The role of a coach has the responsibility of maintaining trustworthy behaviour with the objective of benefitting their clients .

The coach is exposed to the various types of love and needs to understand these, so they can maintain the ICF Code of Ethics position regarding managing a healthy relationship with their clients.  These ethics are there to protect both the coach and clients.

Some coaches and other professionals lose their way with this, abdicating their professional responsibility to their client and engaging in selfish, destructive and unethical romantic and physical relationships with their clients, simply because they didn’t understand the part that love plays in the process of coaching someone.

Simply put, you need to understand and work with the different forms of love, in order to be an honourable and effective coach.

Seasoned coaches and trustworthy professionals understand this.

You see, in the story of Rumplestiltskin, if you don’t know the name of an emotion, it controls you.  As coaches, we are forever helping our clients name and distinguish their current situations, so they have the freedom to choose and respond.  Let’s explore, name and distinguish the different energies of love so we can continue to choose and respond.

The ancient Greeks distinguished out the eight different types of love, which if you can learn and understand, you’ll become conscious of how deep our connection is with ourselves and the other people in our lives.

Thanks to Mateo Sol for this excellent article.


What different types of love are you currently experiencing in your coaching sessions and how are they impacting your practice quality?  What kinds of structure and boundaries do you need to construct and maintain?  How do you manage them as a coach?



The first kind of love is Eros, which is named after the Greek god of love and fertility. Eros represents the idea of sexual passion and desire.

The ancient Greeks considered Eros to be dangerous and frightening as it involves a “loss of control” through the primal impulse to procreate. Eros is a passionate and intense form of love that arouses romantic and sexual feelings.

Eros is an exulted and beautifully idealistic love that in the hearts of the spiritually mature can be used to “recall knowledge of beauty” (as Socrates put it) through Tantra and spiritual sex. But when misguided, eros can be misused, abused and indulged in, leading to impulsive acts and broken hearts.

Eros is a primal and powerful fire that burns out quickly. It needs its flame to be fanned through one of the deeper forms of love below as it is centred around the selfish aspects of love, that is, personal infatuation and physical pleasure.

Sometimes in the heady mix of clarity, acknowledgement and epiphany, the love energy that gets released in a coaching session can be misinterpreted as Eros or romantic love.  If you allow this to happen, you are ethically bound to call of your coaching relationship at once.  The consequences of mixing the volatility of romance with your role as a coach is disastrous for your client, you and your reputation as a competent practitioner of trust.


The second type of love is philia, or friendship. The ancient Greeks valued philia far above eros because it was considered a love between equals.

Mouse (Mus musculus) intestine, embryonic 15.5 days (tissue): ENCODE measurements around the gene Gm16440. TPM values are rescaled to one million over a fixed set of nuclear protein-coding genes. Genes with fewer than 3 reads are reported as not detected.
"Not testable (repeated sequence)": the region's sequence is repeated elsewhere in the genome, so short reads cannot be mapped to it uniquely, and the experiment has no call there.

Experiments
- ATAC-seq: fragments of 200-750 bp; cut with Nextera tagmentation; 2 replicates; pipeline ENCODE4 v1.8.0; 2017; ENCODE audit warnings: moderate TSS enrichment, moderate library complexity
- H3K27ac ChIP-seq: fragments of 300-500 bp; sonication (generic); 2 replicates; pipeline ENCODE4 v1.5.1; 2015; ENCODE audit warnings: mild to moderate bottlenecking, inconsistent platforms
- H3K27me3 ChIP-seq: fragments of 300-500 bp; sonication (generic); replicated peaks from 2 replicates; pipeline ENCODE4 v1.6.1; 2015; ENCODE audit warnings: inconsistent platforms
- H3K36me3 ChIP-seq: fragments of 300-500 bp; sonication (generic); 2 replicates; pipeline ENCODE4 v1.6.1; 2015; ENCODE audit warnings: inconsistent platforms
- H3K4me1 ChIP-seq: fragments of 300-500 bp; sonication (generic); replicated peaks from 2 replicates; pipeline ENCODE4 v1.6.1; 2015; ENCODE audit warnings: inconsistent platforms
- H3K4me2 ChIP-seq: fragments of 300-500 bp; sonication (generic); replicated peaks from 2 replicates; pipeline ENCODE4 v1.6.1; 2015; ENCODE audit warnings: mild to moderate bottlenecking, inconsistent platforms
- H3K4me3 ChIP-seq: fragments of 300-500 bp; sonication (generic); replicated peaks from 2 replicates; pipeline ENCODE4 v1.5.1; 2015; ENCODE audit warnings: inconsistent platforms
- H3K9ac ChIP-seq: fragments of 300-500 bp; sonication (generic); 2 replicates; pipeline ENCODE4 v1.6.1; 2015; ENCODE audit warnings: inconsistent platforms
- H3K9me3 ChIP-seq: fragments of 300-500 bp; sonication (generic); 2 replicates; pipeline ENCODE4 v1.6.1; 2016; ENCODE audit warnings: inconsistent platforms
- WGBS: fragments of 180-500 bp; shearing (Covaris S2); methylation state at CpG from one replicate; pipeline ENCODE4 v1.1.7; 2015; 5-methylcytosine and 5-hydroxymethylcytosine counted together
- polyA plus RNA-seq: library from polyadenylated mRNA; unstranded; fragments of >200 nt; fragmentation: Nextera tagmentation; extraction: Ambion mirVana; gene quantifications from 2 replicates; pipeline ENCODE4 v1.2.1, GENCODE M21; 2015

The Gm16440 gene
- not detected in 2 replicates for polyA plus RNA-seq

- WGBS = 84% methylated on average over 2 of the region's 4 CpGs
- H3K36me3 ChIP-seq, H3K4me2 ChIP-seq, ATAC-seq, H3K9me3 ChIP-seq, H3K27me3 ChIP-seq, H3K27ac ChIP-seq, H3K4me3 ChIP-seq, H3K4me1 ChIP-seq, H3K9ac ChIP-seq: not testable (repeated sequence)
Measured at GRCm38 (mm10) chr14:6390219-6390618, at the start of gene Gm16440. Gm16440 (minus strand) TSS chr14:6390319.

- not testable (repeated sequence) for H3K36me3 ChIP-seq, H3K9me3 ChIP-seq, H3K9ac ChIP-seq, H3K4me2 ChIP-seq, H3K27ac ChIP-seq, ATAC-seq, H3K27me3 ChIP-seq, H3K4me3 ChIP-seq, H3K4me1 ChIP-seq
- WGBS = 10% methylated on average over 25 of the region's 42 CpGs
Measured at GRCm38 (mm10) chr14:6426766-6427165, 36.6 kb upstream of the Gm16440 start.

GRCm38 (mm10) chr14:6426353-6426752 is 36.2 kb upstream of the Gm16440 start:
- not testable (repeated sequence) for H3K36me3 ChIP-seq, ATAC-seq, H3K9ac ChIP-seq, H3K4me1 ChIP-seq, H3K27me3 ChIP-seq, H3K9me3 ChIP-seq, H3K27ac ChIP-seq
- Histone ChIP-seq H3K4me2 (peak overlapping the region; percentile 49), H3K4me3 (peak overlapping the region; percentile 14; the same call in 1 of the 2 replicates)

Plato felt that physical attraction was not a necessary part of love, hence the use of the word platonic to mean, “without physical attraction.” Philia is a type of love that is felt among friends who’ve endured hard times together.

As Aristotle put it, philia is a “dispassionate virtuous love” that is free from the intensity of sexual attraction. It often involves the feelings of loyalty among friends, camaraderie among team mates, and the sense of sacrifice for your pack.

In the coaching context, the coach maintains in the coaching relationship the boundaries of the one way relationship.  It’s all about the client and the coach is expecting nothing in return.  Philia love is a two way street: give and take. Coach’s simply give and listen, give and listen.

The person who loses the most in this situation is the coach, if they assume that they have a friendship with their client. The coaching relationship is a relationship of trust and intimacy, but it only goes one way, straight to the client.  Caveat Emptor.


Although storge closely resembles philia in that it is a love without physical attraction, storge is primarily to do with kinship and familiarity. Storge is a natural form of affection that often flows between parents and their children, and children for their parents.

Storge love can even be found among childhood friends that is later shared as adults. But although storge is a powerful form of love, it can also become an obstacle on our spiritual paths, especially when our family or friends don’t align with or support our journey.

It is for this reason, coaches at the beginning of the journey to mastery, are encouraged to avoid coaching friends and family.  There are a lot of distinctions and boundaries that an experienced coach learns to construct and maintain, that a new coach has no idea about.


Although ludus has a bit of the erotic eros in it, it is much more than that. The Greeks thought of ludus as a playful form of love, for example, the affection between young lovers.